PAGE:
This is not to detract from the quality of some of the chapters. The piece on creating a virtual advisor raises interesting issues about adaptation of organisational theory, the use of software programming to reflect human situations, and about student expectations. The chapter on group support systems and the influence of normative behaviour provides a workmanlike literature review and a perceptive discussion of the way people behave in online groups. The Victoria University of Technology provides a useful discussion of the standard of ICT literacy among beginning students and the (sometimes perverse) effects of schemes designed to bring them up to scratch. The two discussions on the effectiveness of online learning, and on cognitive styles and design of e-learning environments provide much food for thought.

Thus there are good parts to this book. But the overall feel is of a job not done. There is better value for money to be had elsewhere. — Rob Parsons End of Review

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Justine Cassell and Henry Jenkins (editors).
From Barbie® to Mortal Combat: Gender and Computer Games.
Cambridge, Mass.: MIT Press, 2001, c. 1998.
cloth, 360 p., ISBN 0-262-03258-9, US$60.00/UK£38.95.
MIT Press: http://mitpress.mit.edu

Justine Cassell and Henry Jenkins (editors). From Barbie to Mortal Combat.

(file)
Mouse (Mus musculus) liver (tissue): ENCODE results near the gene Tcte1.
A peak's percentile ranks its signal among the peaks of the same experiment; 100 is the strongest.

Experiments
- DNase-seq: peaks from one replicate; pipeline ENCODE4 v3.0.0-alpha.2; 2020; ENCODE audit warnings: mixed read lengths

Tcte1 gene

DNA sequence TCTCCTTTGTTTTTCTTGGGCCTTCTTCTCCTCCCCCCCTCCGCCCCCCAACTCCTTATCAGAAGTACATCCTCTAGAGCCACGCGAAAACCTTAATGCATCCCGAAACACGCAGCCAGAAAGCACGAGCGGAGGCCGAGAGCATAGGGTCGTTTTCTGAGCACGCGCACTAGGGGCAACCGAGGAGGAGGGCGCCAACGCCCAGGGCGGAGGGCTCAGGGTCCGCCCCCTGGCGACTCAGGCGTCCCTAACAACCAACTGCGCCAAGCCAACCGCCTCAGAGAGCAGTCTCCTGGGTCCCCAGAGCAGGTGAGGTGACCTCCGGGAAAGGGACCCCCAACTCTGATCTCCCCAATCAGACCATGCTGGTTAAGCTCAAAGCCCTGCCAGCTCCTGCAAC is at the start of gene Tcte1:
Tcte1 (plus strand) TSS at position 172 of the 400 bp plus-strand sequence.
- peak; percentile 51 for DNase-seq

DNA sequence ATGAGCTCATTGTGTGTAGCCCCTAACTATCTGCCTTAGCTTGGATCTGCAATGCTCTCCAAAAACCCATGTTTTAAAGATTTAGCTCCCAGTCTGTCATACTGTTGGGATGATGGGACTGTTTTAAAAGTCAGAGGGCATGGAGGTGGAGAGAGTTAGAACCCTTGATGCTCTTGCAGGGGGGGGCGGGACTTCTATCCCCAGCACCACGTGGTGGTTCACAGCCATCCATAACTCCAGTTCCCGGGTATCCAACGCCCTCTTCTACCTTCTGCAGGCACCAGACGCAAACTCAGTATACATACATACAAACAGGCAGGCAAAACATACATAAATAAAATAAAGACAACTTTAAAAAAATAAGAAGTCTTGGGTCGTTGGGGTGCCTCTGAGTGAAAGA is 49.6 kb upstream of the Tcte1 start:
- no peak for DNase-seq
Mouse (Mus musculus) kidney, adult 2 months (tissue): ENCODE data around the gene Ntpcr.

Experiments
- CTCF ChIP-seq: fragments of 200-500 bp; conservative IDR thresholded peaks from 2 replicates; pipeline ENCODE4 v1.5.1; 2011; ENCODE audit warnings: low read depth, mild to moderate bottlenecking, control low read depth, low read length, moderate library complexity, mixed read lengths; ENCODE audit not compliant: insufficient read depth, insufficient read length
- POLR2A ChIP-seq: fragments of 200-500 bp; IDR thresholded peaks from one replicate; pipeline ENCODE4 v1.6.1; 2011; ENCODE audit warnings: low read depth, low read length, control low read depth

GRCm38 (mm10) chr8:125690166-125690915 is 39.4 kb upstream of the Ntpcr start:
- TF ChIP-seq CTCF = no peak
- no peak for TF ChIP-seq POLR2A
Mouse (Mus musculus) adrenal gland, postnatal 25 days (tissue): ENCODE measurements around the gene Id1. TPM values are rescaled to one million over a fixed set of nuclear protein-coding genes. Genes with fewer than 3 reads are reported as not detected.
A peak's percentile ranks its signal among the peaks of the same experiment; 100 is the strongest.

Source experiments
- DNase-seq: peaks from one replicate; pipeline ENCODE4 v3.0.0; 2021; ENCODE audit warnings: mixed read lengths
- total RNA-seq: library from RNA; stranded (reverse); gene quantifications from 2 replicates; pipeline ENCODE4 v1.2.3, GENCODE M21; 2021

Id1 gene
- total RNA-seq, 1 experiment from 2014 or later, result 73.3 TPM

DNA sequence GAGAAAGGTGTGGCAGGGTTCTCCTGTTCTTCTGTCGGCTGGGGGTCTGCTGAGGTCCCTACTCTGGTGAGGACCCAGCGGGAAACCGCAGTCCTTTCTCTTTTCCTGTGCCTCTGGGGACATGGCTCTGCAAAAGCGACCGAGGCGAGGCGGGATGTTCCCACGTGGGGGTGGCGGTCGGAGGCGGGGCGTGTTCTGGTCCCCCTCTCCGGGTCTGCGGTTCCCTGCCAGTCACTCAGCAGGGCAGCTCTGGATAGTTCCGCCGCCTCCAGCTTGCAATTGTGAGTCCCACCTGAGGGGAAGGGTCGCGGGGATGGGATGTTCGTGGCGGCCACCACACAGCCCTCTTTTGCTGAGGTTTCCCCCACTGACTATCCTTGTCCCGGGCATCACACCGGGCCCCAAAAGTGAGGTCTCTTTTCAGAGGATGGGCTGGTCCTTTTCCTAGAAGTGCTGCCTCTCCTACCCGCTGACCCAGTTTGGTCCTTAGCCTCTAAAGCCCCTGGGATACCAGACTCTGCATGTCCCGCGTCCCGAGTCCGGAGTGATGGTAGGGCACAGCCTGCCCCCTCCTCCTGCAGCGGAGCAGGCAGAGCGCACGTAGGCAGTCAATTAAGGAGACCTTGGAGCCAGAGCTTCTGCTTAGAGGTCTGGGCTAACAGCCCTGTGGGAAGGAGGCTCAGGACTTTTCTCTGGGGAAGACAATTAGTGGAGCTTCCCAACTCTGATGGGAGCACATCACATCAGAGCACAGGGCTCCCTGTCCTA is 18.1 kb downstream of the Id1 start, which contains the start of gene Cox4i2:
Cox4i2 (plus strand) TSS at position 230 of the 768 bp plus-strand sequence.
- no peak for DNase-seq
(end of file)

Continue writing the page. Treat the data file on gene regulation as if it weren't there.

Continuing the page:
The subject of girls and computer games is an emotive one — for years it’s been speculated that the continued predominance of men in the IT industry is reinforced by a computer games life cycle. Boys play computer games and eventually become skilled and confident computer users at a crucial age which influences their career options. They go on to design new games that match their interests and encourage more boys to follow in their footsteps. Adolescent boys are the main target for games developers. The genres and scenarios they depict reinforce gender stereotypes, either through violent and war-glorifying images, or an endless obsession with male dominated sports. There still seems very little to offer to girls (or boys for that matter ) who don’t feel they can engage with this violence. So, when I settled down with this book, with its snappy title and great cover, the prospect of discovering more about this enigma filled me with excited anticipation.

The book is divided up in to three sections. As the first line of the acknowledgements says, the book "arose out of a one day symposium on gender and computer games sponsored by Women’s Studies at MIT" and it draws both on feminist theoretical understanding as well as empirical evidence from games developers themselves.